Question: I want to relocate my retail business to a shopping plaza that attracts more traffic than the one where I am currently located. I’ve been at the same location for years, so what should I know now about shopping for a commercial lease?
Answer: Due to a glut in vacant commercial space in the Capital Region, many commercial landlords are eager to sign on new tenants. Right now, businesses have the advantage when it comes to negotiating the terms of commercial leases, but it is hard to say how long this renter’s market will prevail.
In late February, the National Association of Realtors said the nation’s retail vacancy rate is expected to drop to 10.9 percent in 2013, compared to 11.5 percent this year and 12.5 percent in 2011. Remember, the lower this vacancy rate drops, the less bargaining power tenants will be able to command when negotiating with commercial landlord.
Be careful about approaching your commercial lease too lightly. Your business’s profitability could hinge on this contract. Usually, commercial tenants enter into triple net leases. These leases cover basic rent payments and include a trio of additional expenses: taxes, insurance and maintenance. While you can expect the base rent to remain consistent with the terms of the lease, these additional expenses can fluctuate greatly. Landlords often raise the pro-rated amount tenants owe for taxes, insurance and maintenance in annual reassessments.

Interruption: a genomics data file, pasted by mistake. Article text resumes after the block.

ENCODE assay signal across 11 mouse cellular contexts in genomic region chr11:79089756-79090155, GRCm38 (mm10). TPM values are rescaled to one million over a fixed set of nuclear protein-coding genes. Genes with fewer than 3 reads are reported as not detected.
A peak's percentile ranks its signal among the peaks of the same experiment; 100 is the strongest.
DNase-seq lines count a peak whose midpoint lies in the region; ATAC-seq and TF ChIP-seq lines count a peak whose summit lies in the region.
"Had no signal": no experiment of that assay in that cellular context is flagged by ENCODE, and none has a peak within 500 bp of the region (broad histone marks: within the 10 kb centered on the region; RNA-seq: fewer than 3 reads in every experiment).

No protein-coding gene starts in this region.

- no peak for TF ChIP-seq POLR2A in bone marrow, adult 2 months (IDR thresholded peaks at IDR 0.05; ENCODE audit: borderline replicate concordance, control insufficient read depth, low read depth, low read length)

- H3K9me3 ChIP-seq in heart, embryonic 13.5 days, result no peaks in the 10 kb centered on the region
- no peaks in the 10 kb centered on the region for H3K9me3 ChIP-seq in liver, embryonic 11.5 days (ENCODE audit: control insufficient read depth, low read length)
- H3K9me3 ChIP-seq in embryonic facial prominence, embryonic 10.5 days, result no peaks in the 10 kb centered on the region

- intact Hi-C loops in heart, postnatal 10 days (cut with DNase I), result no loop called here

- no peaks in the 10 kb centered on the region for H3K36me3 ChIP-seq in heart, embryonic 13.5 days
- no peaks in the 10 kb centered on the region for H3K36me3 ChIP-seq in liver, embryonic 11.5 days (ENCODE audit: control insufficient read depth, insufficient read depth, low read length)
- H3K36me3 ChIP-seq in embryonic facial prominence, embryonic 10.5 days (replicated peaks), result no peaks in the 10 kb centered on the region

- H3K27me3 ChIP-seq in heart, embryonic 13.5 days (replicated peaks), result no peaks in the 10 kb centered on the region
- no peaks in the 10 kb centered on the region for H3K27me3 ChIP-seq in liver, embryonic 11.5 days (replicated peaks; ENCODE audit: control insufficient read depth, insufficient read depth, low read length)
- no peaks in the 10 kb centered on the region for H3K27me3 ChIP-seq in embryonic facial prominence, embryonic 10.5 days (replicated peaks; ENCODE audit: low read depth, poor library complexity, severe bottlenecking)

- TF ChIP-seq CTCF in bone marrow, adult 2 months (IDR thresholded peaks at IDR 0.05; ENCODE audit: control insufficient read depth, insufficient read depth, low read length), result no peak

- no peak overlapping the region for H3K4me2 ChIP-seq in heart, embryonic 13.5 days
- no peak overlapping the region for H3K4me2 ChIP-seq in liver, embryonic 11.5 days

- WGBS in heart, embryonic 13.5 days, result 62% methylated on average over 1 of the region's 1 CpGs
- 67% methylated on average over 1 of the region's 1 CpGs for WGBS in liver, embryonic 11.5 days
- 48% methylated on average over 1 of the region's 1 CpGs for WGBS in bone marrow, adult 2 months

Make sure your lease includes provisions requiring the landlord to give you at least 30 days prior notice of any reassessments and that you have the right to contest them. Usually, if the tenant and landlord cannot agree on the terms of a reassessment, the lease requires them to take the dispute to arbitration or to court.
While commercial real estate vacancy rates remain elevated, you might want to negotiate a longer term for your lease, perhaps up to five years, if you are getting the space at a bargain. You may also want to include in the lease renewable options, such as multiple options to renew for additional rental periods, even for three years at a time.
Lastly, take advantage of the fact that there are many landlords out there eager to fill vacant space. See if the landlord is willing to incur the fit-out costs for preparing the space for your business. Also try to include in the contract an exclusivity clause that prohibits the landlord from leasing any other space at the plaza to retail competitors.
Business owners shopping for new leases or needing to renew existing ones should consult with a commercial real estate attorney who could help them take advantage of the renter’s market. A lawyer could negotiate favorable terms for the tenant and write them into the lease.
Mathew B. Tully is the author of The Saratogian’s “Ask the Lawyer” column and the founding partner of the law firm Tully Rinckey PLLC in Colonie. Email business-related questions to email@example.com. The information in this column is not intended as legal advice.